[Brian] Riedl, a student of ancient (or so it suddenly seems) U.S. fiscal history, remembers that the 2009 stimulus included a $25 addition to weekly unemployment checks. In 2020, Democrats wanted $600 bonuses, and Republicans were considered skinflints because they favored only $300 — 12 times the 2009 sum. During the Great Recession, the typical family of four (a family with income below the $150,000 threshold where the phaseout begins) received tax rebates of $2,600 ($1,800 in 2008 and $800 in 2009). If legislation the Biden administration wants and the House of Representatives will almost certainly pass becomes law, a typical family of four will have received $11,400 in 12 months. In previous deep recessions, state and local governments received up to $200 billion in federal aid. Today Democrats want to add $350 billion to the $360 billion approved last year.
Nearly half of states rolled in more tax revenue in calendar year 2020 than 2019, according to the Reason Foundation. On average, state revenues were a mere 0.01% lower across the board. Seventeen state treasurers recently moaned to Congress that “tax revenues have plummeted,” but collectively they’ve seen a 1.8% increase year-over-year, the Kansas Policy Institute reports.
Gov. Andrew Cuomo recently warned of a $15 billion budget deficit and threatened to raise New York’s top income tax rate to 14.7%—the nation’s highest—though New York’s revenues were down a mere 1.5% from 2019. He refuses to renegotiate union contracts or cut spending.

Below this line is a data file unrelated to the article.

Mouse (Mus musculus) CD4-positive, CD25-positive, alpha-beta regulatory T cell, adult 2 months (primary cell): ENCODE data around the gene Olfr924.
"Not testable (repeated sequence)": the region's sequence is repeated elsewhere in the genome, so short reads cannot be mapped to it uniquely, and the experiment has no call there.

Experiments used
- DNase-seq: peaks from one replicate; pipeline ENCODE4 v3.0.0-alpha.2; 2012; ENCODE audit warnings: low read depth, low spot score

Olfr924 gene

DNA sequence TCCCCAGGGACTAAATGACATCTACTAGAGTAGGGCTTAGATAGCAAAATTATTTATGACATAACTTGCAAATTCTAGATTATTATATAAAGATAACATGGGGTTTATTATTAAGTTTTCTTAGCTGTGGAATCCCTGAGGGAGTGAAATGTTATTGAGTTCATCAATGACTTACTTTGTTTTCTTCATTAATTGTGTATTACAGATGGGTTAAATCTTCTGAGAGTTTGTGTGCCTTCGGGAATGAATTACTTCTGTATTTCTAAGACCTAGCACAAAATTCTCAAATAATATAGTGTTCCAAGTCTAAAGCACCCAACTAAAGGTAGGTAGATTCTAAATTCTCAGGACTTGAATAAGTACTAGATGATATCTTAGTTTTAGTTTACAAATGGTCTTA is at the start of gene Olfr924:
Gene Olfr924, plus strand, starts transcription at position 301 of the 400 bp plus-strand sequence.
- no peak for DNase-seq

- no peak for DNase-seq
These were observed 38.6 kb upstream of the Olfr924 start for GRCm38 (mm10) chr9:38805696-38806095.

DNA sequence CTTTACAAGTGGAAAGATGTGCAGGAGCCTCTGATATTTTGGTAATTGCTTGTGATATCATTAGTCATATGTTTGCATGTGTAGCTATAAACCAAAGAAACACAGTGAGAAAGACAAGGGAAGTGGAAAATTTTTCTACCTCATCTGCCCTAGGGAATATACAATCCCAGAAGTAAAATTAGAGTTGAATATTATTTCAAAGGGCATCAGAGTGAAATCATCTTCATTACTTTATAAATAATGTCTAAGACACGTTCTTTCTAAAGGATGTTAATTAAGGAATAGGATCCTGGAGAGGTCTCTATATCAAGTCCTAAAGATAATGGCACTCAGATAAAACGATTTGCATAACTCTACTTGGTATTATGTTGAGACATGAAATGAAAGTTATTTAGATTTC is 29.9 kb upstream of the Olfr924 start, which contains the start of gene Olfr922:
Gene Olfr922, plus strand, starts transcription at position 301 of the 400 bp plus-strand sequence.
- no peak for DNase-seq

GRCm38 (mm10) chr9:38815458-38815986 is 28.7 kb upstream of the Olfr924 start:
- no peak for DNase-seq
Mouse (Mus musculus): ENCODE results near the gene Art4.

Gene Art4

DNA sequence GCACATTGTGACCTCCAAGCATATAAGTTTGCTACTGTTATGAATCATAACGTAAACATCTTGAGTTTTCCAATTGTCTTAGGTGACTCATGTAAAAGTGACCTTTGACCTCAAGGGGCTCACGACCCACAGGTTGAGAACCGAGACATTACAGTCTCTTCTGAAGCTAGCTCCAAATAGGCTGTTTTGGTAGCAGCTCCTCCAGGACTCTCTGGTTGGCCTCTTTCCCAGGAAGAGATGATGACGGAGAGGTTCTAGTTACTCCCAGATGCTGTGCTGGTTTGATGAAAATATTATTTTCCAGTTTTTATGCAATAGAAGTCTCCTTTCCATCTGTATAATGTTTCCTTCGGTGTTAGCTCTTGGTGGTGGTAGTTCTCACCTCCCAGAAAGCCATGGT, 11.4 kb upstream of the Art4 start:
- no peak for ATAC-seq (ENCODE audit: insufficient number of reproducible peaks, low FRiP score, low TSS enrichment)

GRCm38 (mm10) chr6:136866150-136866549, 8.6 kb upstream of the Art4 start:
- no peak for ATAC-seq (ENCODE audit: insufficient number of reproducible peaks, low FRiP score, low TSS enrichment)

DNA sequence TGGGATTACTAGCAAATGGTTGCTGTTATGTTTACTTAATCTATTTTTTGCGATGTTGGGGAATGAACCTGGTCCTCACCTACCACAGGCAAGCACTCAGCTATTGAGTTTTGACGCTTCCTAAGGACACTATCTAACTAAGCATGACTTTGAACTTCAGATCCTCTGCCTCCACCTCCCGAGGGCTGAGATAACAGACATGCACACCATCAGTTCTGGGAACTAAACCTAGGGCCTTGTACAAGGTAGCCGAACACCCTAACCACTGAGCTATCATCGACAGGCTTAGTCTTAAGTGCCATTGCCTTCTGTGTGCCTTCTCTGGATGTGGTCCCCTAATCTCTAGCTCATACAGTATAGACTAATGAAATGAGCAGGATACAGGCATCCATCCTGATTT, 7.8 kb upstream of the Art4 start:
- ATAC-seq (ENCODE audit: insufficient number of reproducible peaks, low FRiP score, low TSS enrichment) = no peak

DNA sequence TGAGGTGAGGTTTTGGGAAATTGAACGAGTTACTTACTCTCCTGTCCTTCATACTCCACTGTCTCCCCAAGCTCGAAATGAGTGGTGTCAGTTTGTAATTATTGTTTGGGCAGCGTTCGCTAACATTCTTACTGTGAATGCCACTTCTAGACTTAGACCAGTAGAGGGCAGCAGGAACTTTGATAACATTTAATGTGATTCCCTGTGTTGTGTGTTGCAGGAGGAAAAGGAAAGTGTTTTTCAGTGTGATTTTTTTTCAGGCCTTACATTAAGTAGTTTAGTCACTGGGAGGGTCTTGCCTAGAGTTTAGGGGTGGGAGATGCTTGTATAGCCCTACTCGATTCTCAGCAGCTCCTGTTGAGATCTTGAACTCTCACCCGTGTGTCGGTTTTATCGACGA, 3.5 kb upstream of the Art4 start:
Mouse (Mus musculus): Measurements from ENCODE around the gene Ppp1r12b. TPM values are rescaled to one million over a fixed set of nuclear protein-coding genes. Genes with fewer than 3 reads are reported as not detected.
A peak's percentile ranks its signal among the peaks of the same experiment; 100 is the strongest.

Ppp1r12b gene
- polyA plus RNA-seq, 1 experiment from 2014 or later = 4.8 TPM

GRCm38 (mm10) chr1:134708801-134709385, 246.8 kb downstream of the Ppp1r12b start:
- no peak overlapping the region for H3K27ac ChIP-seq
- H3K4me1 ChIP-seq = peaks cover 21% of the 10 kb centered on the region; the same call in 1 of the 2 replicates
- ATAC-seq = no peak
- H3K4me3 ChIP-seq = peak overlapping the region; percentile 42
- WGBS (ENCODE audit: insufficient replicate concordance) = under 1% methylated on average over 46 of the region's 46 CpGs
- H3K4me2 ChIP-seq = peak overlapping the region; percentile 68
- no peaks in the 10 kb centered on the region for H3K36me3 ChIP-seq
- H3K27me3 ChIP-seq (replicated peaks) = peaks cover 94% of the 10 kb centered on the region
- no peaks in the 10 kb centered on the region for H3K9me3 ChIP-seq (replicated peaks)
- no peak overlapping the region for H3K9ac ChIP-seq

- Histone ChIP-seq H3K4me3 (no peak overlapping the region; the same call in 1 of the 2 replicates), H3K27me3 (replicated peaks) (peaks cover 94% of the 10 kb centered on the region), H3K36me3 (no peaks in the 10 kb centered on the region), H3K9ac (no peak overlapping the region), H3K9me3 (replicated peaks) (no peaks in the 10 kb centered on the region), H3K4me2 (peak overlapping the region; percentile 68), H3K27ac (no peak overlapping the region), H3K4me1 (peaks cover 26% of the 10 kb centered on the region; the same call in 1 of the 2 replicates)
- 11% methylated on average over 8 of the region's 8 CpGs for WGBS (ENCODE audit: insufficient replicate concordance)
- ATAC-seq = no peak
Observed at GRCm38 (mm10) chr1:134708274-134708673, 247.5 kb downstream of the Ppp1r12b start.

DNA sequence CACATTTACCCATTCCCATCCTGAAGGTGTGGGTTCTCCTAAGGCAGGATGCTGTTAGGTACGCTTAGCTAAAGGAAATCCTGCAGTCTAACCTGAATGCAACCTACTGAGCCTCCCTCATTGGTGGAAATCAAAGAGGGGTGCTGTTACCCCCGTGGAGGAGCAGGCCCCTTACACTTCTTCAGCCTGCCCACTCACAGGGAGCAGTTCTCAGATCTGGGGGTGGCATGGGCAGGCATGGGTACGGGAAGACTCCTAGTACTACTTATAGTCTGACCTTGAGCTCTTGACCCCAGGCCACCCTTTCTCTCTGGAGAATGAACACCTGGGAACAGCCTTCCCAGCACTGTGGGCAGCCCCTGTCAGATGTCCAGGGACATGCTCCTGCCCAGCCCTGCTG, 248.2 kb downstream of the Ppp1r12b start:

What was new this week was Democrats’ brazenness: their shocking and open targeting of news organizations. The left has long worked to shut down speech with which it disagrees, but officials in the past did it with more subterfuge. It came via legislation for “campaign finance reform,” or via their successful effort to push the IRS to target conservative nonprofits; or via Sen. Dick Durbin’s campaign to pressure companies out of funding free-market nonprofits. Liberal activists have honed intimidation campaigns, threatening boycotts and other actions against companies that advertise on disfavored platforms or donate to right-leaning groups.
The most important feature is the proposed change to the legal standard by which regulators approve business deals. It would allow the government to stop any deal that creates an “appreciable risk of materially lessening competition,” and it also defines exclusionary behavior as, “conduct that materially disadvantages one or more actual or potential competitors.”
These may sound like simple, semantic tweaks, but – much like some of the other policy ideas currently circulating – they would upend decades of settled law and create a sea change in U.S. antitrust enforcement. This change could undermine business dynamism, innovation and investment in ways that inhibit the global competitiveness of U.S. businesses.
Critics of merger and acquisition (M&A) activity by large tech firms include not only Sen. Klobuchar but also Republicans such as Sen. Josh Hawley (R-Mo.). Hawley recent offered an amendment to a budget bill that would preemptively prohibit mergers and acquisitions by dominant online firms. Klobuchar and Hawley believe that M&A skews the market in favor of today’s largest firms, entrenching their market power and discouraging innovation.
History teaches a different lesson.